A VISIT to China or Taiwan can often spell trouble for celebrities.
The latest to get into hot water is Taiwanese pop diva Chang Huei-mei.
She had been invited by Taiwan President Chen Shui-bian to sing the country's national anthem at his inaugural ceremony a Saturday ago.That upset China, and she has been banned from the mainland for three years. The authorities have also demanded that her advertisements in newspapers, billboards and television for the soft drink, Sprite, be withdrawn.
What exactly is all the fuss about?
Unlike as in, say, the US, politics and showbusiness aren't exactly bedfellows in Asia. Dr Hao Xiao Ming, a journalism lecturer at the School of Communication Studies at Nanyang Technological University, could not agree more.
"They have different functions in society and serve different purposes," he said.
So why are China and Taiwan not observing the rules?
Besides A-mei, singers like Andy Lau, Anita Mui, Eric Moo and the late Teresa Teng have each faced a ban from either country at one time or the other. (See other report.)
Political analysts here say that it's all a game.
"China will make use of every chance to convey the message that it doesn't want people to support Chen Shui-bian and his government," said Mr Liang Dong Ping, correspondent for Taiwanese newspaper China Times.
This animosity goes back 51 years, when Taiwan split from China during a civil war.
While China maintains its "one-China" policy of reunification, Taiwan has been trying China's patience by campaigning for "Taiwan rules its own".
Mr Liang has his own theory, though.
"China's top priority now is to develop its economy. Yet, it still has to keep an eye on Taiwan because the minute they declare independence, China will be forced to attack."
So, warnings have to be flashed occasionally, and A-mei was used as one of these signals.
She was pinned down as openly supporting the Taiwan President. Funnily, though, the national anthem she sang was composed on the mainland before the split and is seen as a symbol of unity.
No wonder then, that some think China is overreacting.
Dr Zheng Yong Nian, Senior Fellow of the East Asia Institute at the National University of Singapore, said that it was a "bad decision".
"The mainland government is too political. They are not so smart. They never thought about the consequences, or the impact of their actions on overseas Chinese.
"Lots of overseas Chinese don't care about politics, be it independence or reunification. They just like to hear Chang Huei-mei sing.
"If I were A-mei's fan, I'd have a bad impression of China," he said, adding that he is not her fan.
But all is not lost, as the ban isn't permanent.
Dr Hao likened A-mei's predicament to the late singer Teresa Teng, who was banned in China in the 1980s because she sang for the nationalist troops in Taiwan.
Even though the official media stopped featuring her, her fans rushed to get her tapes from the black market.
Ironically, while the issue was making headlines, A-mei was filming her fourth advertisement for Sprite in Australia.
She could not be contacted but when she returned to Taiwan on Friday, she said she was puzzled by China's actions.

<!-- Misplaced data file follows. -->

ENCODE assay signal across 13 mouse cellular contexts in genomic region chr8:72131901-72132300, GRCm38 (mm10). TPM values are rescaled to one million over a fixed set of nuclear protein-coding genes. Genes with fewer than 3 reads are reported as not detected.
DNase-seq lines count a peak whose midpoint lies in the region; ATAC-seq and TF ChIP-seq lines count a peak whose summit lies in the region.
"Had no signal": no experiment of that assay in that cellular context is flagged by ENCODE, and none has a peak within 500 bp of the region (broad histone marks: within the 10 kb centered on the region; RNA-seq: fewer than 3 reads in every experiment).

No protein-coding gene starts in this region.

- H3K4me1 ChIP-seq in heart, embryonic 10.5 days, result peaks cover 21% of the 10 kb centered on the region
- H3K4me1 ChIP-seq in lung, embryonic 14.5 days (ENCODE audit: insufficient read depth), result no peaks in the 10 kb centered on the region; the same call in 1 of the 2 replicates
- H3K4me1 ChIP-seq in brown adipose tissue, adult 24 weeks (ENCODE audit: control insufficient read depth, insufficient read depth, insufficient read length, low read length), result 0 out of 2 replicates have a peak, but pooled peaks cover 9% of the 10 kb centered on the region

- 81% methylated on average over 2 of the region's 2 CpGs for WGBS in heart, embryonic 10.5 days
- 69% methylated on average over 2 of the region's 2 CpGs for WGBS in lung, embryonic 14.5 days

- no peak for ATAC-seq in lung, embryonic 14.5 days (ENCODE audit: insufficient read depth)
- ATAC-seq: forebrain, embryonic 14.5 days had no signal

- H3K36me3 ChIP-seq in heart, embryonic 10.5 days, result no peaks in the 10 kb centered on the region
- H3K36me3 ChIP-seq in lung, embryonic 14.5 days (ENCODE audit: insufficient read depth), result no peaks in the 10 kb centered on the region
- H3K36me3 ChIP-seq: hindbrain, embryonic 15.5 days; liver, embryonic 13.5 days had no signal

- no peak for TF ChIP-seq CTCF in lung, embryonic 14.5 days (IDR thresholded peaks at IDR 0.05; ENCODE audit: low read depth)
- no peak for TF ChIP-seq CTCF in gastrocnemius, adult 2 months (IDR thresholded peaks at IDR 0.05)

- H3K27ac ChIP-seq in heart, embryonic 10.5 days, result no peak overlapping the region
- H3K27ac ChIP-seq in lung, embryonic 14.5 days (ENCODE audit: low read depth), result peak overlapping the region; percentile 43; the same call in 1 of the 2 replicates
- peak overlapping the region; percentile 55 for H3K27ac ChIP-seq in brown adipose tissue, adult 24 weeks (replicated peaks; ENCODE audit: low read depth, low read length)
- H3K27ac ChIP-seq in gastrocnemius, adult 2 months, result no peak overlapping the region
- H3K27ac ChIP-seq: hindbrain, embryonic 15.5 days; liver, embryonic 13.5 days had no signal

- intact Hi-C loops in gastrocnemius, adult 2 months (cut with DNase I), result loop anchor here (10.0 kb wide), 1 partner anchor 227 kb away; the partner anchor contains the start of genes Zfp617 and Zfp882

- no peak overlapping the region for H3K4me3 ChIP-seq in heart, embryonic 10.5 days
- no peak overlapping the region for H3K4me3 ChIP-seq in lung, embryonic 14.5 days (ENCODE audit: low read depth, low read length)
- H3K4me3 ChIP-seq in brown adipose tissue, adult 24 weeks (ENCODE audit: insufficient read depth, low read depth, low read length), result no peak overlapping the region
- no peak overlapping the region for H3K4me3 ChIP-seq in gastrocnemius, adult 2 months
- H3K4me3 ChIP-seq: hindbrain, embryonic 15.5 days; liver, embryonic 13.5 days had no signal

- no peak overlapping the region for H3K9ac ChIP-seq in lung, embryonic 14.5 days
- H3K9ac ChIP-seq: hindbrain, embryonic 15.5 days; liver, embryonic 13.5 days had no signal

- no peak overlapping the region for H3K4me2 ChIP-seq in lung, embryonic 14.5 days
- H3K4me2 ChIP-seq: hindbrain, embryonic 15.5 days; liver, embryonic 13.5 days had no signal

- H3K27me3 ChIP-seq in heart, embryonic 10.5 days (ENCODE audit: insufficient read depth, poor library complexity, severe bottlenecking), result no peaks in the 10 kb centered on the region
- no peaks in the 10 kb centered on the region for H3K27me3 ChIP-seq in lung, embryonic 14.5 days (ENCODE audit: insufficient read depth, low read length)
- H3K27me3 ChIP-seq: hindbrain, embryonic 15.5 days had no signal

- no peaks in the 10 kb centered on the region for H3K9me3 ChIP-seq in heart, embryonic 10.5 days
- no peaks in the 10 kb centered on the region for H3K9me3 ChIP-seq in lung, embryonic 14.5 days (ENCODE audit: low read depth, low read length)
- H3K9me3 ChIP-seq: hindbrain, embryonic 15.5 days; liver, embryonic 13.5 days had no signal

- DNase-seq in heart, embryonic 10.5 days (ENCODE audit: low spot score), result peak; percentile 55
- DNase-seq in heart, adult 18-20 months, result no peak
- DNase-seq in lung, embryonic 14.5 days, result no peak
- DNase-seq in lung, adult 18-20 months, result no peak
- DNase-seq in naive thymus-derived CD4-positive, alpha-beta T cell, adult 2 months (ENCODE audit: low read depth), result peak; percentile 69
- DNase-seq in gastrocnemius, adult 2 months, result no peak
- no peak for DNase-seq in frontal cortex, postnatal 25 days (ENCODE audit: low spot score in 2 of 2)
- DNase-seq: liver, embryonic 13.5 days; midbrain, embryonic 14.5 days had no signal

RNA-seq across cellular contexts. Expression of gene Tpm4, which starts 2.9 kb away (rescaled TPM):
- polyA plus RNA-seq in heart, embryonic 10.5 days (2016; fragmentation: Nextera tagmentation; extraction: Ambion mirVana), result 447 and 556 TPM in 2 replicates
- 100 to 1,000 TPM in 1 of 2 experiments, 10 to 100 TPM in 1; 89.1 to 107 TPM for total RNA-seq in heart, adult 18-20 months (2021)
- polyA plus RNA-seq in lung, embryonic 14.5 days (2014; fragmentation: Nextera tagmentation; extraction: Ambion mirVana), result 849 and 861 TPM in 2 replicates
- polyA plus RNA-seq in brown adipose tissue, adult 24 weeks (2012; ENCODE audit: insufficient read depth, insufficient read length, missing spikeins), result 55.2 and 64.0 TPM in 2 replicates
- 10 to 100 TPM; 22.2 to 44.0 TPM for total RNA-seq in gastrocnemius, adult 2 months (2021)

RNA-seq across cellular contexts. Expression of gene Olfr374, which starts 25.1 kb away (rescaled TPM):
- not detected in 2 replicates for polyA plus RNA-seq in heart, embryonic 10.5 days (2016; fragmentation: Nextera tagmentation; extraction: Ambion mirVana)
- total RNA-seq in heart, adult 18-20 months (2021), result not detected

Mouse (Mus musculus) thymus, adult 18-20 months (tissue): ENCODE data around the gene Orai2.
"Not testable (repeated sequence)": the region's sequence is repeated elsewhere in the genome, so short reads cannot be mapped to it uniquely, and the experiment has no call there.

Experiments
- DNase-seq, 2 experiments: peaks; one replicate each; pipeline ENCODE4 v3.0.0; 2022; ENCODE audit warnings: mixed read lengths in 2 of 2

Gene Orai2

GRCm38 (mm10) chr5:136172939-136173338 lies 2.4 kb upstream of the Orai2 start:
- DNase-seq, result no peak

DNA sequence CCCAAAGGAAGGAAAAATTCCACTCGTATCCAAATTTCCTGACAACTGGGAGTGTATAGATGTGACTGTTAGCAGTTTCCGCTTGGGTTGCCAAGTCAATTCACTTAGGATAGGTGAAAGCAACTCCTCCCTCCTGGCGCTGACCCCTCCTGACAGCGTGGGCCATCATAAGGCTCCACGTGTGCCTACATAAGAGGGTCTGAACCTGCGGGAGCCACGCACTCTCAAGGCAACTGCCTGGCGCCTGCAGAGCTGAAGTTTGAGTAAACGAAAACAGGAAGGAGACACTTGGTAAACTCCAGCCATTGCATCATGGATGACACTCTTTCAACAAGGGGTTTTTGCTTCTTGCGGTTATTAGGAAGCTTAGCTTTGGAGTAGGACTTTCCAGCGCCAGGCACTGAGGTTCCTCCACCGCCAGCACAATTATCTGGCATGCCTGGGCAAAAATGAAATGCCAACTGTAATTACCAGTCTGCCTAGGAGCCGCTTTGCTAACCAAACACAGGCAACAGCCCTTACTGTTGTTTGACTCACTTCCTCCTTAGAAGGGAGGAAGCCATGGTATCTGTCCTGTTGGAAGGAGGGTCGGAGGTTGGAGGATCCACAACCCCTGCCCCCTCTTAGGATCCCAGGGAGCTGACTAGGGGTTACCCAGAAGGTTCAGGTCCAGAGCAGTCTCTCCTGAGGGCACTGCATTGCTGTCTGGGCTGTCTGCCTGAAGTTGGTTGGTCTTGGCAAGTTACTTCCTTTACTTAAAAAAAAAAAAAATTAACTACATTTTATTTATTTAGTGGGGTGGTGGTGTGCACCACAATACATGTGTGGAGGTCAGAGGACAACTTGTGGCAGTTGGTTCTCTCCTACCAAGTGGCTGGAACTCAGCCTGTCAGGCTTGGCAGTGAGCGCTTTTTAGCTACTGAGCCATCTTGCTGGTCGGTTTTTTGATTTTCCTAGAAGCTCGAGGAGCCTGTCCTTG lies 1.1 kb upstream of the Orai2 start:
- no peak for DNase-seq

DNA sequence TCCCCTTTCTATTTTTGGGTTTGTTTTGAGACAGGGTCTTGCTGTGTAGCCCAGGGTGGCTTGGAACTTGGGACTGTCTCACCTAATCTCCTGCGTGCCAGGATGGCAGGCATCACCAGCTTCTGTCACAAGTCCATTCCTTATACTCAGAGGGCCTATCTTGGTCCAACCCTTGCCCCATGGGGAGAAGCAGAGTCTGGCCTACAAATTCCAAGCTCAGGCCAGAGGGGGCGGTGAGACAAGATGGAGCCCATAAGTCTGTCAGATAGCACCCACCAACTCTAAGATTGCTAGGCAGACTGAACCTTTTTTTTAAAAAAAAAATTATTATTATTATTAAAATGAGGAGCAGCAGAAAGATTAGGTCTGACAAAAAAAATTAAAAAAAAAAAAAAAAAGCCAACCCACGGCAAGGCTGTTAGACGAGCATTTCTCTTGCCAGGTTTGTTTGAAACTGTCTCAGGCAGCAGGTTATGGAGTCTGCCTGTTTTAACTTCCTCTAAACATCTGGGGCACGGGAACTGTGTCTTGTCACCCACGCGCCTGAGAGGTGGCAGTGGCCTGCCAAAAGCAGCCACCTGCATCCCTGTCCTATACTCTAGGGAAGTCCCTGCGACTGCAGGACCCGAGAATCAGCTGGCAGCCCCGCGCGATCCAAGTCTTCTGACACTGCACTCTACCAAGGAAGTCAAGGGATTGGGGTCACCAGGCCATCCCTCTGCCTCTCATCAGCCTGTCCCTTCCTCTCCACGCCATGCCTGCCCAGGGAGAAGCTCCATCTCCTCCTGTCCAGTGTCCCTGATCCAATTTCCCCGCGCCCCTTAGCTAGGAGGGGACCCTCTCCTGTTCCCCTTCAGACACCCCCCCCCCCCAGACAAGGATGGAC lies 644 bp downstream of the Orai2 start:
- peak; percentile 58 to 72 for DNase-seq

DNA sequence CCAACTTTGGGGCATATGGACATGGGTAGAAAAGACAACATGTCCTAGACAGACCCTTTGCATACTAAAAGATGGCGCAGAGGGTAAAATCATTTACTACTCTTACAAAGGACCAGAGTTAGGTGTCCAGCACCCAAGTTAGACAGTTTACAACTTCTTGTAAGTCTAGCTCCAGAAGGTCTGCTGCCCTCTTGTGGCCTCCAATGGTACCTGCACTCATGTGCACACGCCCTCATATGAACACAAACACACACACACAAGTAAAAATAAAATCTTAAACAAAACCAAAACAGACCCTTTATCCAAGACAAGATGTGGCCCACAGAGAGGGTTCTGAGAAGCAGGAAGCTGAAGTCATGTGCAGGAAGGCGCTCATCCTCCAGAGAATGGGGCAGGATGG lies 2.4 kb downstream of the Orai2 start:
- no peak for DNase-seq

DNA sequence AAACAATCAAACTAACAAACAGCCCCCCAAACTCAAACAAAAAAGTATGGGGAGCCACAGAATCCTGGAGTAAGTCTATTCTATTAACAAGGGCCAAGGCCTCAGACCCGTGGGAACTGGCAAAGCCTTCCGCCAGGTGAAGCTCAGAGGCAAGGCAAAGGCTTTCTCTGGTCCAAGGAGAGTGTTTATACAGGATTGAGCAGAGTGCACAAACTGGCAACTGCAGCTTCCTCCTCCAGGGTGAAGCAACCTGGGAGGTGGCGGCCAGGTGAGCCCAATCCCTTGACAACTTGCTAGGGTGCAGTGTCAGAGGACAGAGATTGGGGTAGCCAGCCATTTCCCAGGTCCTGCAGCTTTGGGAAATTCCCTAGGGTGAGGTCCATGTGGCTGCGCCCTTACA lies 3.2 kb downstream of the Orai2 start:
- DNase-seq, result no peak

"We have all sung our national anthem before. I have never taken part in any political activities before. It was such a simple thing.
"This may have been a misunderstanding. I hope it will end soon," she said, smiling.
A-mei is only an artiste, and she has no political stand. It's so petty for China to take action against an artiste. - Mr Liang, correspondent for Taiwanese newspaper China Times
OTHER 'BLACKLISTED' STARS
* Wu Bai THE Taiwanese rocker was barred from attending an MTV music award ceremony in Beijing after performing at the same concert as Chang Huei Mei to celebrate Taiwanese President Chen Shui-bian's inauguration.
* Andy Lau RECENTLY, the Hongkong Heavenly King was banned in China from learning the "change of face" opera performance technique by the Sichuan provincial cultural department.
Reason: The trick was deemed a trade secret.
And in 1996, a Taiwanese TV station said "no" to Andy appearing on its variety show as he had earlier failed to turn up at the inauguration of former Taiwanese President Lee Teng-hui.
He was invited by the Chinese authorities to perform along with the other Heavenly Kings, Jacky Cheung, Leon Lai and Aaron Kwok, but none showed up.
The authorities threatened to ban them, but later retracted the statement.
* Eric Moo & Mavis Hee IN 1998, both singers were reportedly denied entrance into Taiwan as they had violated regulations governing performances by foreign artistes.
Eric was later barred from entering Taiwan for five years, even though both their record companies stressed that they had the relevant work permits.
* Ronald Cheng THE Hongkong singer's first English song was banned in China in 1998.
Called Broken China, it actually referred to porcelain and the brittleness of love, not the country.
* Anita Mui The Hongkong diva's 80s hit song, Bad Girl, was banned in Guangzhou.
She had infuriated the Chinese authorities when she chose to sing the song on the last day of her concert there in 1995.
* Teresa Teng TERESA Teng's ballads were labelled "spiritual pollution" and banned in China in the early 80s.
This article was first published in The Straits Times on May 29, 2000.
Read more stories this weekend in our special: Is China too thin-skinned?